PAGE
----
Police under attack in Pakistan’s largest city

Comment: Off

In this Wednesday, Feb. 26, 2014 photo, Pakistani Jamal Din, father of police officer Didar Ahmed, who was killed along with three other police officers in early February, reacts while talking about his son at his home in Karachi, Pakistan. The jacket that Karachi police officer Didar Ahmed was wearing when he was killed was given back to his family after his death. Bullet holes have pierced the sleeves and chest, marking where Ahmed was shot. In some areas the jacket is stained dark with dried blood. (AP Photo/Shakil Adil)

In this Wednesday, Feb. 26, 2014 photo, Pakistani Jamal Din, father of police officer Didar Ahmed, who was killed along with three other police officers in early February, reacts while talking about his son at his home in Karachi, Pakistan. The jacket that Karachi police officer Didar Ahmed was wearing when he was killed was given back to his family after his death. Bullet holes have pierced the sleeves and chest, marking where Ahmed was shot. In some areas the jacket is stained dark with dried blood. (AP Photo/Shakil Adil)

In this Wednesday, Feb. 26, 2014 photo, the daughter of Pakistani police officer Didar Ahmed, who was killed along with three other police officers in early February, displays his pictures, at her home in Karachi, Pakistan. The jacket that Karachi police officer Didar Ahmed was wearing when he was killed was given back to his family after his death. Bullet holes have pierced the sleeves and chest, marking where Ahmed was shot. In some areas the jacket is stained dark with dried blood. (AP Photo/Shakil Adil)

In this Friday, Jan. 17, 2014, photo, a Pakistani man grieves outside a hospital for the death of his brother, a religious cleric who was killed by gunmen in January, in Karachi, Pakistan. 44 police officers were killed in the line of duty during the first two months of the year in Karachi, marking a particularly violent beginning of the year for police. This spike came after the police were already reeling from the killings of 166 officers last year _ roughly one every other day and a four-fold increase from just five years earlier.(AP Photo/Shakil Adil)

In this Wednesday, Feb. 26, 2014 photo, a Pakistani policeman searches people at a checkpoint in Quaidabad area of Karachi, Pakistan. 44 police officers were killed in the line of duty during the first two months of the year in Karachi, marking a particularly violent beginning of the year for police. This spike came after the police were already reeling from the killings of 166 officers last year _ roughly one every other day and a four-fold increase from just five years earlier.(AP Photo/Shakil Adil)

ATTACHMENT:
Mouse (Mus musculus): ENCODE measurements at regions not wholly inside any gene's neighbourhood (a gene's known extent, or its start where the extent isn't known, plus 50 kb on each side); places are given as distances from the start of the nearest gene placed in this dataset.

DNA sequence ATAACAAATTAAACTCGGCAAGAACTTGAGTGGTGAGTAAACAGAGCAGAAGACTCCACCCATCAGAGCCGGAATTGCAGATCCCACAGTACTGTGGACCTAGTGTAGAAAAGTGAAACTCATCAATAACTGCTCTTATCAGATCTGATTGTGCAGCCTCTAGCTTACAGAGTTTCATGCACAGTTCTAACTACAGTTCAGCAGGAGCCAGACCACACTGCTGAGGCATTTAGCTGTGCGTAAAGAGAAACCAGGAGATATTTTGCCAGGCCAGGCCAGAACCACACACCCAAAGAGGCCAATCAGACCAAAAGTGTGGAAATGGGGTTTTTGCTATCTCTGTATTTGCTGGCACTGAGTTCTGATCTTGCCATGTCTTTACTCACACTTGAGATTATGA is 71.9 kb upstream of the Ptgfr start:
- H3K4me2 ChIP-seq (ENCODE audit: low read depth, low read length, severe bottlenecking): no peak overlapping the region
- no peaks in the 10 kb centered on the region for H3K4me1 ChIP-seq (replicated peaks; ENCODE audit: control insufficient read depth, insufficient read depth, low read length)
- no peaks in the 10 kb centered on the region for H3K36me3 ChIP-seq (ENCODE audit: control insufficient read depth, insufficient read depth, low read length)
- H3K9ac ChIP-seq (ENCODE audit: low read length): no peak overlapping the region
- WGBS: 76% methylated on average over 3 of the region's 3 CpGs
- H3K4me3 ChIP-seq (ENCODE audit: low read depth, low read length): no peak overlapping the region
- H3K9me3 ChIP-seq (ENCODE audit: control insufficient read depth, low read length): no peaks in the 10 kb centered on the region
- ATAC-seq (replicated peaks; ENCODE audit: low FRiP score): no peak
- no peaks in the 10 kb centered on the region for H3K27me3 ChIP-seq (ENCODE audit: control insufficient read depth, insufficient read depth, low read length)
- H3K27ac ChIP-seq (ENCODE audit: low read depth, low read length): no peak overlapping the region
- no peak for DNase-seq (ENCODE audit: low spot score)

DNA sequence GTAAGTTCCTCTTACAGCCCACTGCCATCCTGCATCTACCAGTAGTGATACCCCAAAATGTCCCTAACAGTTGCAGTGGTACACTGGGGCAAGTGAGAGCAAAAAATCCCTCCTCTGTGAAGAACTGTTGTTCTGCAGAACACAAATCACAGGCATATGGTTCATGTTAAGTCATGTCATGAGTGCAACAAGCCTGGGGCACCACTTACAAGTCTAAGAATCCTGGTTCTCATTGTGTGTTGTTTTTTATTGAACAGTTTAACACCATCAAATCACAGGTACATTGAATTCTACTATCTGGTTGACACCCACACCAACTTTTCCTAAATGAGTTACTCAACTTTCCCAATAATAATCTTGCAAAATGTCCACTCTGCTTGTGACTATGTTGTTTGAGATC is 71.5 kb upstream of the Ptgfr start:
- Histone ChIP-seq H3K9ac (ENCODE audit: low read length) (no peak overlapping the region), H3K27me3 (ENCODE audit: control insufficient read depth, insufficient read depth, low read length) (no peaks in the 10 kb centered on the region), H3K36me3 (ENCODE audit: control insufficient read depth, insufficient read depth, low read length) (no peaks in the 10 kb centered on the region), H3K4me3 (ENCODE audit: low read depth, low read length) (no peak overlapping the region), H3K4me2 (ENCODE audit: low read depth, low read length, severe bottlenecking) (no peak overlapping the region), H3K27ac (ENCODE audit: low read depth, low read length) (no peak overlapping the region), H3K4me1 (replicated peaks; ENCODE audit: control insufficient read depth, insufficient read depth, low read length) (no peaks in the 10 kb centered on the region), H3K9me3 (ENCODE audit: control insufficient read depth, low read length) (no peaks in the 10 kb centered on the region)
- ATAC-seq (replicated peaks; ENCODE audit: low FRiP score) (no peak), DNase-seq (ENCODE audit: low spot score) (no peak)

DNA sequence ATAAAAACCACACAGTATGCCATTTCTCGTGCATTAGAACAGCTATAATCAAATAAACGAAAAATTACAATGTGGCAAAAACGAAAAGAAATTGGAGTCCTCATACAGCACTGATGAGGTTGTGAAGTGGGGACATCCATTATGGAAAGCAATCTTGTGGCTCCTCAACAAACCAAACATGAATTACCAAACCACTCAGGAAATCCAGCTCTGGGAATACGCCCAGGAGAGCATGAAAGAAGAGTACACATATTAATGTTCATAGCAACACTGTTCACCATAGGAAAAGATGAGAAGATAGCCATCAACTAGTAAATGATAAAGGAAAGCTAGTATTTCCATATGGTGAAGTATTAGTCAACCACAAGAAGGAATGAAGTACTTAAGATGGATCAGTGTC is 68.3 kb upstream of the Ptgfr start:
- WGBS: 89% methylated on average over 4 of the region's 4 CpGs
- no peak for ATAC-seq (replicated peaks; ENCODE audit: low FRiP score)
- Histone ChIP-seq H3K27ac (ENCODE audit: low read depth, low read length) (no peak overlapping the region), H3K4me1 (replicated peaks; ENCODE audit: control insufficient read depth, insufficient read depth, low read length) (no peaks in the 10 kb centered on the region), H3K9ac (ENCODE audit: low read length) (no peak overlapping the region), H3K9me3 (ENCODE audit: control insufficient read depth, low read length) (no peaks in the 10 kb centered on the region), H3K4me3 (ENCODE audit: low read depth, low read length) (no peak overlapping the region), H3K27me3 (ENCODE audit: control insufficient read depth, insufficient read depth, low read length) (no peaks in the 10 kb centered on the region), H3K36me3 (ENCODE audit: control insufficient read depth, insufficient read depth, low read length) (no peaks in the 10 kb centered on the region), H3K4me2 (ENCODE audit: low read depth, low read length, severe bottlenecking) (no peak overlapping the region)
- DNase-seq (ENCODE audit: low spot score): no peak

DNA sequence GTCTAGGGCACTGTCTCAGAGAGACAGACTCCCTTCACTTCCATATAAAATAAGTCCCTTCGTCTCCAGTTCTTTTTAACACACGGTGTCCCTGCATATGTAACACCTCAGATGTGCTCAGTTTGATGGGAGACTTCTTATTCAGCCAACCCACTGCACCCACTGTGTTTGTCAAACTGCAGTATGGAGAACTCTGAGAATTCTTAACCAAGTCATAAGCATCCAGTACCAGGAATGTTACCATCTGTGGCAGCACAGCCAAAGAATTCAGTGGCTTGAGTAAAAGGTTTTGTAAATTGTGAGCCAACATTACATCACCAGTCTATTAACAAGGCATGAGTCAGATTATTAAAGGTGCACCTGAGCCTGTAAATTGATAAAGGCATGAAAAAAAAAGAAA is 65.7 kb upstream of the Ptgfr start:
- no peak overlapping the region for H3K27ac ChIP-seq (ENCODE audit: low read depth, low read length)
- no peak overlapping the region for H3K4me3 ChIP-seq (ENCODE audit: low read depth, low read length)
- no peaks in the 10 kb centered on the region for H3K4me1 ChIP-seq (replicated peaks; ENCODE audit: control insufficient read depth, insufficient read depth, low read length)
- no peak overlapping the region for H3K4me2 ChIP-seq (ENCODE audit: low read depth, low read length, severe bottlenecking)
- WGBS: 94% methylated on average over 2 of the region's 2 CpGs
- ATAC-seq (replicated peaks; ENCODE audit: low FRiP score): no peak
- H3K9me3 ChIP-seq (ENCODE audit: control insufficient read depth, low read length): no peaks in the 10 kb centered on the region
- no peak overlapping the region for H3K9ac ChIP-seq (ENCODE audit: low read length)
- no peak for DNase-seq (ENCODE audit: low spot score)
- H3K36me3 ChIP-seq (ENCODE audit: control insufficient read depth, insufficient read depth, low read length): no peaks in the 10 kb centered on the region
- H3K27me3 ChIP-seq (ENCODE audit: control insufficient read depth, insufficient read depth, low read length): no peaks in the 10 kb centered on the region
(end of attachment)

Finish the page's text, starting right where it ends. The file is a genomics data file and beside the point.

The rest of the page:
In this Thursday, Jan. 9, 2014 photo, Pakistani police officers and rangers, gather at the site of a bombing, in Karachi, Pakistan. 44 police officers were killed in the line of duty during the first two months of the year in Karachi, marking a particularly violent beginning of the year for police. This spike came after the police were already reeling from the killings of 166 officers last year _ roughly one every other day and a four-fold increase from just five years earlier.(AP Photo/Shakil Adil)

Buy AP Photo Reprints

KARACHI, Pakistan (AP) — From his home off a dirt road cluttered with trash in Pakistan’s teeming city of Karachi, policeman Didar Ahmed’s son shows the bloodstained jacket his father was wearing when gunmen cut him and three colleagues down in a hail of bullets last month.

Ahmed’s brother Gulzar looks at the bullet-riddled garment with a blank stare. He recalled how days before his brother’s death, they had talked about the rising dangers of police work as officers increasingly come under attack by criminal gangs and militants from the Pakistani Taliban.

“He was sitting here and told me: ‘The situation in the city is deteriorating so if something happens to me, you take care of my kids and family,'” Gulzar said.

Ahmed was one of 44 police officers killed during the first two months of the year in Pakistan’s largest city, a particularly violent start to the year for the police. The force was already reeling from 166 officers killed last year — roughly one every other day and a four-fold increase from just five years earlier.

Being a police officer has never been especially easy in this sprawling metropolis on the southern coast, where the population has surged from roughly 10 million in 1998 to some 18 to 21 million today — so much that an exact count has proven elusive to authorities.

But recent figures suggest the profession has become even more perilous — in large part because the Pakistani Taliban and affiliated militant groups have gained a foothold here, police and analysts say. Police Chief Shahid Hayat says they are responsible for roughly 60 percent of the recent police killings.

Much of the focus on militancy in Pakistan since 9/11 terror attacks in the United States has been on the vast northwest tribal regions bordering Afghanistan, where the army is fighting militants. But as fighters increasingly move into settled areas of the country such as Khyber Paktunkhwa province in the north, and Karachi in the south, it has put immense strain on law enforcement agencies that are generally less well-funded and trained than the army.

“It’s a big concern,” said Hayat of the killings. He was brought in last September to oversee a new campaign to bring down the violence plaguing the city. Karachi’s problems are extensive: extortion, kidnapping-for-ransom, targeted assassinations, and car theft, to name a few. Newly-elected Prime Minister Nawaz Sharif, acutely aware of the city’s importance to the country’s economy ordered paramilitary Rangers and police to bring order to it.

Police have been killed on their way to and from work. Ahmed’s family said he would put on his uniform at the station house so people wouldn’t know his profession. Grenades

Comments

comments

About the Author